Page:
The times of your life they come and go
Today is another chance to make someone smile
What if you took the time to share and laugh
Would it be so hard if it took an extra while
Each of us go on and on; every day a journey
Looking back way too much and worrying time away
Rather; Live this moment and breathe the air
You'll never regret the time you've shared
Today i awoke and remembered all my friends
Each one a blessing from above and beyond
Caring and laughing; through love and pain
Is it really so bad if nothing can ever change
Go forth my fine child and forage your will
Nothing on God's green earth can match your desire
You will reach the top; I believe in your skill
Let your mind be free and your soul shall never tire.
This is my hometown marathon. Because further west in Washington County & Hagerstown we have not managed to secure a race. Can anyone out there hear me? How about you "Hagerstown Runs" ; anyone? This was Frederick's third year. And they have come a long way and done a terrific job of organizing this one. It is destined to become a classic. The pre-race organization is impeccable. Packet pick-up was painless. The environment and support is overwhelming. Many of the older runners like myself can well remember old races falling through the cracks as R.D's age, or lose interest. I predict this one will continue to succeed and grow. I've never been a fan of integrated relay runners but Frederick makes it work. They pin "relay" signs on the runners backs, so at 22, as the marathon runners are being passed (and quite quickly by those on fresh legs) we are clearly able to see the folks blowing by us are relay runners. All marathon runners know how scattered a minds' thoughts become at 22-24 miles. It can be psychologically devastating if our stressed out minds can't rationalize it. However, no matter how tired we are, we can read the relay signs. So it makes it OK.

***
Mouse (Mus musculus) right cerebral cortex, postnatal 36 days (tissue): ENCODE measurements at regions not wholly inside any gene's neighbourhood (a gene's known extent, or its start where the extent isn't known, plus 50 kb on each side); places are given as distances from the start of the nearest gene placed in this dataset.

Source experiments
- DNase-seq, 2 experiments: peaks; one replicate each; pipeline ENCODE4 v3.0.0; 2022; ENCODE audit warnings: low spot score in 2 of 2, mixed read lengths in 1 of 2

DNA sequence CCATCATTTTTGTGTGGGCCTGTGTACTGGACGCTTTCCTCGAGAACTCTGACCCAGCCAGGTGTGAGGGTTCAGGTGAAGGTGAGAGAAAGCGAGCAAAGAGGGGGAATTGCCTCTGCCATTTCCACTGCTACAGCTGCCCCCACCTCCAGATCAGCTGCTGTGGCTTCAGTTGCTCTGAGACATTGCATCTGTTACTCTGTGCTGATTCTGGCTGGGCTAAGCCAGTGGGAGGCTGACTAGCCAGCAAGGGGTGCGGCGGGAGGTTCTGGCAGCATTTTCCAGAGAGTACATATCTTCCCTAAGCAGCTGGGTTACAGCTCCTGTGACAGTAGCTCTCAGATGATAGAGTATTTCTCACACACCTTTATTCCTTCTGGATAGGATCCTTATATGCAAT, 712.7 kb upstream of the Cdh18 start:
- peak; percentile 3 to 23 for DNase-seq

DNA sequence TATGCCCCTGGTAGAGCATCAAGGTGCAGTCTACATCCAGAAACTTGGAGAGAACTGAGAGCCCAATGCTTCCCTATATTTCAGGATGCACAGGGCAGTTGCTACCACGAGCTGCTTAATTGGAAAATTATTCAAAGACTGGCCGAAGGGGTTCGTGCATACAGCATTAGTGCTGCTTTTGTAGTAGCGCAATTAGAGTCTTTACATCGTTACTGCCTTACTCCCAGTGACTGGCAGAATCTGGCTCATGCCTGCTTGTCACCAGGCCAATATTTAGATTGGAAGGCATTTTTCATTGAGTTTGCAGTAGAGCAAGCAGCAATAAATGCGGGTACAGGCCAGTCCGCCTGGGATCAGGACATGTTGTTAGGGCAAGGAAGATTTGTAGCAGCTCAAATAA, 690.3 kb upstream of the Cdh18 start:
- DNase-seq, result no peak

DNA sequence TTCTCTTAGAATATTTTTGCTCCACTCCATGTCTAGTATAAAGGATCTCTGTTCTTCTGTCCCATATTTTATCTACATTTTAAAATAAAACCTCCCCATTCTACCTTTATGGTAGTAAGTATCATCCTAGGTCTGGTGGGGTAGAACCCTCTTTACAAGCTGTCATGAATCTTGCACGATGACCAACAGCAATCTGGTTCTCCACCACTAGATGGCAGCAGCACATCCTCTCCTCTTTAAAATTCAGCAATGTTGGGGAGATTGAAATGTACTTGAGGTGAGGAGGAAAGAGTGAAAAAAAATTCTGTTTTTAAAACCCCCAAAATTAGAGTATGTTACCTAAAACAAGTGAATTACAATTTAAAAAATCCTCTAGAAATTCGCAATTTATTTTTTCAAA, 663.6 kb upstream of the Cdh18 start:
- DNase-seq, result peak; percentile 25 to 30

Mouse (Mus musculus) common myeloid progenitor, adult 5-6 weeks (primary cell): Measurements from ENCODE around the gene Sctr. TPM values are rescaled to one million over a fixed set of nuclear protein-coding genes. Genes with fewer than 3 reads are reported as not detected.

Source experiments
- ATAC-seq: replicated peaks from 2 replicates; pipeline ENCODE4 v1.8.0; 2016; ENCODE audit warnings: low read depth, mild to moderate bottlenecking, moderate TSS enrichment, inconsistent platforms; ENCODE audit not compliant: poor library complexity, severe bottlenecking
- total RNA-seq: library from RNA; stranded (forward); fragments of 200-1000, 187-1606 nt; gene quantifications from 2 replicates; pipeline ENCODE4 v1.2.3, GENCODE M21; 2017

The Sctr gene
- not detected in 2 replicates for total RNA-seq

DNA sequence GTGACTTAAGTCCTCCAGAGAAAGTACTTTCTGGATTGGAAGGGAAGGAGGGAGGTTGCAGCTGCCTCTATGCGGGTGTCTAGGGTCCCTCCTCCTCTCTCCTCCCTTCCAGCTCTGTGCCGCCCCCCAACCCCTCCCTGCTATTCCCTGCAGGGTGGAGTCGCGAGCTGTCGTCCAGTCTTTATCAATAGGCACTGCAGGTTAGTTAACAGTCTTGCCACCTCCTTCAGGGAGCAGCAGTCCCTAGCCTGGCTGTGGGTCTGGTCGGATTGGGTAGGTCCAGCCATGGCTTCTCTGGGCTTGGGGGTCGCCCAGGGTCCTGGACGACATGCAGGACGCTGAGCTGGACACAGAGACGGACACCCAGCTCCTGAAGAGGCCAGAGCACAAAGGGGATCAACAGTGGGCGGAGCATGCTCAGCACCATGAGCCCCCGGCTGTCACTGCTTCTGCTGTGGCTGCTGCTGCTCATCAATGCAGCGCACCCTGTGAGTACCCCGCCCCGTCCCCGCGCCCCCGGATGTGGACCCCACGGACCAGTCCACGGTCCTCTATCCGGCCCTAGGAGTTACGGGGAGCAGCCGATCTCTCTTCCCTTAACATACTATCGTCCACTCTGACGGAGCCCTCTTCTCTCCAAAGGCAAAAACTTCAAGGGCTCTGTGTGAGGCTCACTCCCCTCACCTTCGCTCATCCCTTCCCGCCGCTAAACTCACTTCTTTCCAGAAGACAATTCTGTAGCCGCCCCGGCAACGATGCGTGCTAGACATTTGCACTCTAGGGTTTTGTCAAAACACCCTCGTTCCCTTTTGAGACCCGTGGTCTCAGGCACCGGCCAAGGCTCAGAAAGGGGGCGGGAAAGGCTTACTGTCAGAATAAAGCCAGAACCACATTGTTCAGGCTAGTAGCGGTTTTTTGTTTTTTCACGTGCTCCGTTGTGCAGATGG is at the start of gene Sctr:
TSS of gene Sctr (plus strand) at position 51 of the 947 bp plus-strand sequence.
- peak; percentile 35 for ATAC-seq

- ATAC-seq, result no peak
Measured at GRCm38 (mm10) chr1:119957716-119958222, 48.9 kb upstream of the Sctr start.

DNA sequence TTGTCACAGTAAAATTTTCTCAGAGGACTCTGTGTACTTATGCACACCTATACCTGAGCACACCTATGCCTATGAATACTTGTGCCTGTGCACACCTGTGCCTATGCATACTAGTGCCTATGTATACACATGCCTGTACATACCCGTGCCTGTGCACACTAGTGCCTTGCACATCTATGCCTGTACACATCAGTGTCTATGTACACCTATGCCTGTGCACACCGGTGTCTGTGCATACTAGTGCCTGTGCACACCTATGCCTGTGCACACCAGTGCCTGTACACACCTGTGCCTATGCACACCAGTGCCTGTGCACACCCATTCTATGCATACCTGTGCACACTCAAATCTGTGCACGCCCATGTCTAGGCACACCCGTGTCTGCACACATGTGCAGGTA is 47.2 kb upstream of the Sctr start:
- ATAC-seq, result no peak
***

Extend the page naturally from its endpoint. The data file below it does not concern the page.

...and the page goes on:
The morning of the race was nearly perfect weather wise. Sunny and mid 40's with a nice late spring breeze. Runners were everywhere as the Frederick Keys Minor League Stadium lot quickly filled. Inside my van I was struggling with my toes. Yesterday I ran the "Trail Dawg" Marathon in Newark, DE enjoying seven and one half hours of mud, rain, and hills. Today my feet reminded me that wet socks and pounding create big juicy blisters. I was sore, and tired. And, better yet, I was just 20 minutes from doing it again. The crowd clustered into the starting area as I reluctantly crawled out of my cozy van and joined them. In the back of course. I saw several old friends at the start line and spent the first several miles with them sharing past misadventures and laughs. So many runs with so many friends.
Olde towne Frederick is historic. And pretty. And a bit hilly. But on this day it was dry and sunny; and that made it a great day. Incredibly as my legs loosened up i began to forget about my tender little piggies. The endorphins began to play their old magic on this old man. Suddenly I was cruisin again. Pickin em off...one at a time. And greeting everyone of them. Offering encouragement and gracefully accepting it. "Gee, you look great." We all tell the same old lies. Isn't it wonderful? Don't you just love this time in the marathon? You feel so powerful and mighty the first half; don't you? Well normally yes, but today with just 16 hours between marathons, i was a bit tired. Not exhausted tired, but rather up and down. The good times would come and then my mind would be determined to remind my body of what the heck was going on. And I played that game for miles. It was nice to run upon a Team Slug t-shirt out there. Another old-timer and F.O.C who continues to grind em out. We just smiled at each other. Life just can't get much better than this.